Friday, April 25, 2008

Erections Canada

The title's not a misprint. It's what I think Elections Canada should be renamed, considering their tactics regarding the bullet-proof vest clad storming of Conservative HQ by the RCMP last week. I think John Robson makes the point far better than I could though; at least he's done his homework: In the battle pitting the federal Conservatives against Elections Canada, the opposition and the press, a typical Ottawa competition to see who can perform most discreditably, my money was on the Tories. Until I made a crucial blunder: I did research. John goes on to say "At this point I foolishly read what I hope were all the relevant sections of the 500-plus page Canada Elections Act. Here, in unavoidable legalese, is what I found. The Act does set separate spending limits for registered parties (clause 422.1) and for their candidates (clauses 440 and 441). But Clause 422 (2) lets parties give money to local candidates and not count it as "an election expense..." So the key question is whether those candidates can spend that or any other money, up to their local limit, on what is essentially national advertising. And the crucial Clause 407 (1) defines an "election expense" as "any cost incurred, or non-monetary contribution received, by a registered party or a candidate, to the extent that the property or service for which the cost was incurred, or the nonmonetary contribution received, is used to directly promote or oppose a registered party, its leader or a candidate during an election period." What in there says local spending must happen locally or concern local issues? I see nothing." For a guy who admitedly had a preconceived notion (that the Tories were guilty) to come away from this thinking that they are on the right side of this issue leaves me questioning the true motives of Elections Canada. If they continue to act like a bunch of big dicks, then perhaps they deserve the title given at the top of this post.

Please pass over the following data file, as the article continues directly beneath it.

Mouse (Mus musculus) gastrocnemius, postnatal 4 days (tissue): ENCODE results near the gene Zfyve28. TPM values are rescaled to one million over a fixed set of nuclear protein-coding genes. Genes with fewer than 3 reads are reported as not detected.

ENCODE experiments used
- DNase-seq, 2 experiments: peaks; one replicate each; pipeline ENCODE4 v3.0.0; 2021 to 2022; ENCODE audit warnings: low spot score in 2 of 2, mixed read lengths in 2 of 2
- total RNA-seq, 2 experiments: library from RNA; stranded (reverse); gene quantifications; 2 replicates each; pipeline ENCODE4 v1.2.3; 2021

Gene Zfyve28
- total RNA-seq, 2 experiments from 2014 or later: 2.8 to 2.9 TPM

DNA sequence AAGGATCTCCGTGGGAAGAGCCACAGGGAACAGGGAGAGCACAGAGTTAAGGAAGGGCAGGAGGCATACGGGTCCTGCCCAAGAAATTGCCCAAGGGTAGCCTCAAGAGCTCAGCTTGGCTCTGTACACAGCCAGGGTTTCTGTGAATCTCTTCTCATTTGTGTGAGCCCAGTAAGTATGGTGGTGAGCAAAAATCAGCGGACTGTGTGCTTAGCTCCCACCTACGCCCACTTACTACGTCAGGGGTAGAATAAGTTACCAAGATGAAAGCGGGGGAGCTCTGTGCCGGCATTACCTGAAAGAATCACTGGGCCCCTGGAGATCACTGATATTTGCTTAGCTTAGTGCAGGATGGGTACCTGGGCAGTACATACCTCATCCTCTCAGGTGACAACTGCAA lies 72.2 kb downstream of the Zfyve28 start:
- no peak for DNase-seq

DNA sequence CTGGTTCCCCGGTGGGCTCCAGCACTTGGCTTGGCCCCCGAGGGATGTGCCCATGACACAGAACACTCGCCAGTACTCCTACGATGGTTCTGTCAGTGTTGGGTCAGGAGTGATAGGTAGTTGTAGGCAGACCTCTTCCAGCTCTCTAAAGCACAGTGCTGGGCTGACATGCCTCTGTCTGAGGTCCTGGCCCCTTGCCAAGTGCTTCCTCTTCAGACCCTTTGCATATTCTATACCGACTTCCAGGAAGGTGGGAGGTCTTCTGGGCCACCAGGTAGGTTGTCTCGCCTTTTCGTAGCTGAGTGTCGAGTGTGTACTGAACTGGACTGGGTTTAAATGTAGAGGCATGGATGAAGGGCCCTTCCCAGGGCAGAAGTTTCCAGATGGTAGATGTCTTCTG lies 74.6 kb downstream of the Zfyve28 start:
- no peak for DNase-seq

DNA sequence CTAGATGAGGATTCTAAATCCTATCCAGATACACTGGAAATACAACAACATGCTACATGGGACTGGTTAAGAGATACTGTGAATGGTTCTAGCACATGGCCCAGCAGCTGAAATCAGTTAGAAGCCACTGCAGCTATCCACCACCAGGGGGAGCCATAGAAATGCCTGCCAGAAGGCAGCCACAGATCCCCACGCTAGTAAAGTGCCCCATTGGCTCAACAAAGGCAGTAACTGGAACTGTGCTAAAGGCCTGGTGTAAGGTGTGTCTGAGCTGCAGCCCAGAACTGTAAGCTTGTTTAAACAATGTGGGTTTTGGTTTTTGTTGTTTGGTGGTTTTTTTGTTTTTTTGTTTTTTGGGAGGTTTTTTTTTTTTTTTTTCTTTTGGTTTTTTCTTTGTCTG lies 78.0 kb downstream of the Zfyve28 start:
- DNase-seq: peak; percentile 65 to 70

5 comments:

wilson said...

Important message in this article to get across to the debaters:
Parlimant makes the laws, not Elections Canada.

''Especially because former Chief Electoral Officer Jean-Pierre Kingsley took a strangely vocal role in policy debates for the head of an organization that,
* as part of the executive not the legislative branch of government, is supposed to enforce laws not create them.

Liberal MP Ken Dryden wrote in the Toronto Star on Wednesday that the Tory financing scheme "isn't what Elections Canada intended" and that "Elections Canada set national and local limits" because it "intended that national spending be for national purposes, and local spending for local purposes..."
*as if it, not Parliament, had created the Canada Elections Act.''

Anonymous said...

Licia Corbella has a few good comments in a repost of her column at NP fullcomment:

http://network.nationalpost.com/np/blogs/fullcomment/archive/2008/04/25/licia-corbella-on-elections-canada-if-they-can-t-figure-out-what-s-legal-how-can-they-expect-the-tories-to-know.aspx

Anonymous said...

Are the Conservatives going to pay the money back?

Anonymous said...

"re the Conservatives going to pay the money back?"

Umm...to whom? It was their own money raised from their own supporters, not like the Liberals who, well you know.

The Trusty Tory said...

Hey! You may want to change my link from Dark Blue Tory to The Trusty Tory...just a thought..;)

http://returnofthetory.btblogs.ca